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Court ruling means hundreds of state criminal cases will be shifted to tribal or federal courts
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Court ruling means hundreds of state criminal cases will be shifted to tribal or federal courts

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Citing a landmark U.S. Supreme Court ruling in McGirt v. Oklahoma issued last year, the Oklahoma Court of Criminal Appeals found Thursday the Chickasaw and Cherokee nations were never formally disestablished by Congress.

Though not unexpected, the rulings mean hundreds of state court cases will have to be shifted either to federal or tribal courts.

The court said that the three reported victims in the 2010 death penalty case against Shaun Michael Bosse were members of the Chickasaw Nation and that their deaths occurred within the boundaries of the tribe outlined in treaties signed in the 19th century.

The judges noted the area in Purcell where authorities said the slayings occurred was within the Chickasaw Nation and was never owned by the state, requiring his death sentences to be dismissed.

A Craig County firearms case against Travis John Hogner will also be dismissed, as Hogner is a member of the Miami Tribe of Oklahoma and is accused of a crime committed within the Cherokee Nation’s 14-county jurisdiction area.

“McGirt itself concerns only the prosecution of crimes on the Muscogee (Creek) reservation,” the court wrote in Bosse’s case, which was cited in Hogner’s appeal decision. Despite that, the judges found the McGirt precedent “applies to every claim that the state lacks jurisdiction to prosecute a defendant” who claims and says they can prove tribal enrollment.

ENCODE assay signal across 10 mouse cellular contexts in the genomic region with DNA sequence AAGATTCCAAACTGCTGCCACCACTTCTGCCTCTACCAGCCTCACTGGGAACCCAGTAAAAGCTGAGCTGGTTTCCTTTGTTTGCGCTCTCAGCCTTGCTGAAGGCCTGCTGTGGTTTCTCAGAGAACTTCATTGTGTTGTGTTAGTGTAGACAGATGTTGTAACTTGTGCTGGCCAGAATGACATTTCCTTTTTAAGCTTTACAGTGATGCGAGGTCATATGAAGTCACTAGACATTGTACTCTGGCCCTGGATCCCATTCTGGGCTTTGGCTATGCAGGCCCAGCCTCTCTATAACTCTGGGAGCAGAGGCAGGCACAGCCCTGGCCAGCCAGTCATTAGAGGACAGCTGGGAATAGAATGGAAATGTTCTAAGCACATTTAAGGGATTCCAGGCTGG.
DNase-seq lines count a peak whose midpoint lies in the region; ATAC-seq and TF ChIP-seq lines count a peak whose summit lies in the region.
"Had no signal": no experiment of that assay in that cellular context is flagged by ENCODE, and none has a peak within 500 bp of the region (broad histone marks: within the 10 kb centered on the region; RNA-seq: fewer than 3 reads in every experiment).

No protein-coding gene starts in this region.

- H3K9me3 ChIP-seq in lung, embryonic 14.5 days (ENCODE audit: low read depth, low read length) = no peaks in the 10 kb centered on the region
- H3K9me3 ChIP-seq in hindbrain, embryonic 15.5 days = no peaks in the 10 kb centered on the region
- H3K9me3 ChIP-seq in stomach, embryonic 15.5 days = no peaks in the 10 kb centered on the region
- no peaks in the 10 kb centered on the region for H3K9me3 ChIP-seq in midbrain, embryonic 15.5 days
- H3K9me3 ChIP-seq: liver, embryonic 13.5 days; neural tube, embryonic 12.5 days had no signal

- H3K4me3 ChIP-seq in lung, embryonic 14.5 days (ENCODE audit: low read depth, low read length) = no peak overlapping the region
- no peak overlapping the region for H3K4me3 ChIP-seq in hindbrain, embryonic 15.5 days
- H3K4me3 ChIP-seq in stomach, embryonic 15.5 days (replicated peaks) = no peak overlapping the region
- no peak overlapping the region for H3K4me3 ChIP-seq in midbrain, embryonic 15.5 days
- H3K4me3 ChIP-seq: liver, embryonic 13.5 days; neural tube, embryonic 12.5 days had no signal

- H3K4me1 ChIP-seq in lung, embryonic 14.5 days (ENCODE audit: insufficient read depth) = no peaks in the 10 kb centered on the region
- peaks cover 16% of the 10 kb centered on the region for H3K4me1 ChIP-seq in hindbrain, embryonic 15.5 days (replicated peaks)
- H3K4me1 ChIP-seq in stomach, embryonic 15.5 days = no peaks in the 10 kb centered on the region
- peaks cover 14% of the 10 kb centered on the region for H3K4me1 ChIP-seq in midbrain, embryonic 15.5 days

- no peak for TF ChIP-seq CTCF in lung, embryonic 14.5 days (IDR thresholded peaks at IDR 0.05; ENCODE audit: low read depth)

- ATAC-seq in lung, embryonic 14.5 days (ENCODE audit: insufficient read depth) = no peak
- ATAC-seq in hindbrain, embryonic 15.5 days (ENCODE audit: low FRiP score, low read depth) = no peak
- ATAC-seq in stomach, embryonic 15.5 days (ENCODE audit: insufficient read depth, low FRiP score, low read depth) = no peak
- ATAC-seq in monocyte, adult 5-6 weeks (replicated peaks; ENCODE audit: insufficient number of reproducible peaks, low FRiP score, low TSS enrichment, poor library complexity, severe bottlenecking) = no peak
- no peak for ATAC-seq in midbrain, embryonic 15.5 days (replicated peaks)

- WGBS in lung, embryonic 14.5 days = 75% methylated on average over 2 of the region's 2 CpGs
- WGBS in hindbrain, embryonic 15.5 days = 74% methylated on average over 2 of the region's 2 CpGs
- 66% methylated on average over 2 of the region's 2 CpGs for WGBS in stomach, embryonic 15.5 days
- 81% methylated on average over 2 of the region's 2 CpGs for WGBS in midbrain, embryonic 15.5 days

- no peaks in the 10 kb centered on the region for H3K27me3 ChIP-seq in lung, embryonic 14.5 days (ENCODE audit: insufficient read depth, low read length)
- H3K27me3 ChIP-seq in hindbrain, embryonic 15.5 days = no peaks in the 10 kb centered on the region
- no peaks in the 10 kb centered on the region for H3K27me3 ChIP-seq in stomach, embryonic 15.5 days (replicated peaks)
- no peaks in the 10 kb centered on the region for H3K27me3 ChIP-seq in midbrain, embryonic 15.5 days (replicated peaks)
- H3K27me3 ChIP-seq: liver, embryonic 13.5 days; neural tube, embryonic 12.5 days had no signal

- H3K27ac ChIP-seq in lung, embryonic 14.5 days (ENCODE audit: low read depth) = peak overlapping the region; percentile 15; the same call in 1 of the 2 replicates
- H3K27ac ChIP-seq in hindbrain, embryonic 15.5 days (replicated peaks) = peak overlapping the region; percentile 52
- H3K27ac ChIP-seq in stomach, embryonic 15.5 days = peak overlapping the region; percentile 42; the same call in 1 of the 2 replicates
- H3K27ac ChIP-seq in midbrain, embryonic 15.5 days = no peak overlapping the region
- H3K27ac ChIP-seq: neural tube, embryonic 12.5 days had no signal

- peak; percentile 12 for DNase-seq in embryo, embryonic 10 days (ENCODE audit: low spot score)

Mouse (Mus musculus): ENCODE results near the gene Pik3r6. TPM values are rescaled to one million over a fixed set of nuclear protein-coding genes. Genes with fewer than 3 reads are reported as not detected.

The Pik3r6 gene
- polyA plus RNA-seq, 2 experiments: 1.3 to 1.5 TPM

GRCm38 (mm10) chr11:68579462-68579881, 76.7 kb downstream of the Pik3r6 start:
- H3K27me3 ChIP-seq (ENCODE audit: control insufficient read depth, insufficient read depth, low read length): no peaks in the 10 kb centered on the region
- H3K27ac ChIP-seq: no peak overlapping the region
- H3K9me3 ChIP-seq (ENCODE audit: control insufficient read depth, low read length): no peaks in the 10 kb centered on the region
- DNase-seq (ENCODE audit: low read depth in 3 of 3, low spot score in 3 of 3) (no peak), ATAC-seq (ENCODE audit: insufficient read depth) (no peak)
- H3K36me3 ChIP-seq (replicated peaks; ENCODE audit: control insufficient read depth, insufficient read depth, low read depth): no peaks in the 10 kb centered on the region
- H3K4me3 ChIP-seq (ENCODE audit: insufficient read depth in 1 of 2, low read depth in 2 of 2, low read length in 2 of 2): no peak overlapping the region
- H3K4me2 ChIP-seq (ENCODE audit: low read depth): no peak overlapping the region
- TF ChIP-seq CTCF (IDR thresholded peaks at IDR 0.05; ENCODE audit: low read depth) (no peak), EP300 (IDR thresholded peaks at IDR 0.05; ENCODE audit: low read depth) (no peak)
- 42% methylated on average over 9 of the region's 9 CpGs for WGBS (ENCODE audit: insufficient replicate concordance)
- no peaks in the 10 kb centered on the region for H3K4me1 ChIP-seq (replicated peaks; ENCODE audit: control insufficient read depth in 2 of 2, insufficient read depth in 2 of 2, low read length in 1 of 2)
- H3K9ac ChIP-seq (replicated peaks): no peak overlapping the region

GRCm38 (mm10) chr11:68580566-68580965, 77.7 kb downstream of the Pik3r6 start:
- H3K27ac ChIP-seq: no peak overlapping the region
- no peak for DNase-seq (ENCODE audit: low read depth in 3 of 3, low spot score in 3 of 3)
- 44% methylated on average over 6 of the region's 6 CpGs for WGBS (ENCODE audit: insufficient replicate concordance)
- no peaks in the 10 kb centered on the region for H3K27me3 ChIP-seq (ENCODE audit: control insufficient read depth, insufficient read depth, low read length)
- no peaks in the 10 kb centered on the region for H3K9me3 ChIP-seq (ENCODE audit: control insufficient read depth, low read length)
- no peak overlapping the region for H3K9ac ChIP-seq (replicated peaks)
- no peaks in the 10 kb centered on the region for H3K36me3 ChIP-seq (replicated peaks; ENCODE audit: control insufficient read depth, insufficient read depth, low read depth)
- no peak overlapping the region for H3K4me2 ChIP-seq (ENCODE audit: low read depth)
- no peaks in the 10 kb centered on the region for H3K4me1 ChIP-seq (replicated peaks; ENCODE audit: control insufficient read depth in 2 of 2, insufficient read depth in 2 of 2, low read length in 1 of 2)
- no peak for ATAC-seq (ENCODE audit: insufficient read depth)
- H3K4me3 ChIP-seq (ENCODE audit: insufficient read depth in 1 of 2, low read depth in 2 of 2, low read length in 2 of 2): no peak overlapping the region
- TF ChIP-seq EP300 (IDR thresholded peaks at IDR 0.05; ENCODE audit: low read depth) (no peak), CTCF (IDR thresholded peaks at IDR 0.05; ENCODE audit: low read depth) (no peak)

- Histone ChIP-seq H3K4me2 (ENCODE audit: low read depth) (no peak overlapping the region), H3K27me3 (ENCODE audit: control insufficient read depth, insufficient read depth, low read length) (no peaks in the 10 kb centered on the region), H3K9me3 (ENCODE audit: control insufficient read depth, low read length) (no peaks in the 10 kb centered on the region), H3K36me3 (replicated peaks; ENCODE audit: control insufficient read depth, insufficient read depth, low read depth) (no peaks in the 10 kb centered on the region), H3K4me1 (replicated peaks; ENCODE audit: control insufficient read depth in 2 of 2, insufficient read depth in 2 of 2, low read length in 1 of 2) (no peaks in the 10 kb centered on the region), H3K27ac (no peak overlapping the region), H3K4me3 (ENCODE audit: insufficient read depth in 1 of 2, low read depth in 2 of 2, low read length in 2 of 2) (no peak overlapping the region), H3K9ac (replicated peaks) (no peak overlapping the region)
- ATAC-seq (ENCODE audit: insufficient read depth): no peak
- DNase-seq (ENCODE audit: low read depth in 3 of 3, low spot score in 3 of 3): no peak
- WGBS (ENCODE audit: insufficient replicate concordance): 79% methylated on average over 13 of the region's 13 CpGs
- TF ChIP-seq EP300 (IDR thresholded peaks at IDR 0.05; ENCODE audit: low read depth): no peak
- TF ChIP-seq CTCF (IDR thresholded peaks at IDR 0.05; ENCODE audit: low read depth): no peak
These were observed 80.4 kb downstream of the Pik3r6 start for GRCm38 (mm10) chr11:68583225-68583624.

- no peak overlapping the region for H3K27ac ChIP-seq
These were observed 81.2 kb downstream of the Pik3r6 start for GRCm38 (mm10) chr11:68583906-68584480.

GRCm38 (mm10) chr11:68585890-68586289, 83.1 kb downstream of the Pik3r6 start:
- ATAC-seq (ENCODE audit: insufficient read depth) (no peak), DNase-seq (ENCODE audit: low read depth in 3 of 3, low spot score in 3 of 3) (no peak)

“The treaties concerning the Five Tribes which were resettled in Oklahoma in the mid-1800s (the Muscogee Creek, Cherokee, Chickasaw, Choctaw and Seminole,) have significantly similar provisions; indeed, several of the same treaties applied to more than one of these tribes,” the appellate court wrote.

Bosse’s and Hogner’s cases were among numerous matters under review after the Supreme Court determined Jimcy McGirt should be prosecuted federally on sex crimes charges because he was enrolled in the Seminole Nation and stood accused of offenses within the Muscogee (Creek) Nation’s 11-county region.

The mandates for Bosse and Hogner are stayed for the next 20 days. But the Cherokee Nation said in a statement that the McGirt decision “provided long overdue recognition of the reservation of the Muscogee (Creek) Nation and ultimately all of the Five Tribes.”

The tribe watched Hogner’s case closely and filed an amicus, or friend-of-the-court, brief last fall arguing its boundaries were still intact.

District 12 District Attorney Matt Ballard, whose office prosecuted Hogner, said he’s identified roughly 400 cases within his district that could be affected by the case because much of District 12 is within the Cherokee Nation. A spokesperson for Tulsa-based Acting U.S. Attorney Clint Johnson said the office anticipates its caseload will initially increase by between 500 and 600 cases that are still, for now, on the books in state court.

The agency has so far identified 76 cases for federal prosecution alleging crimes within the Cherokee Nation reservation that involve Native American victims or defendants.

In Hogner’s case, the Court of Criminal Appeals wrote that the Craig County District Attorney’s Office did not take a formal position in Hogner’s case on whether the “alleged Cherokee Nation Reservation” existed. However, it pointed out the state and defense agreed Hogner was Native American and the reported crime occurred within the tribe’s historical boundaries.

Cherokee Nation Attorney General Sara Hill wrote in the amicus brief that “Clear language of disestablishment was available to Congress when it enacted laws specifically applicable to the Five Tribes as a group and to Cherokee Nation individually, but it did not use it.” Tribal officials had meetings with district attorneys in the northeast Oklahoma region ahead of the expected decision in Hogner’s case, according to a statement from Principal Chief Chuck Hoskin Jr.’s office.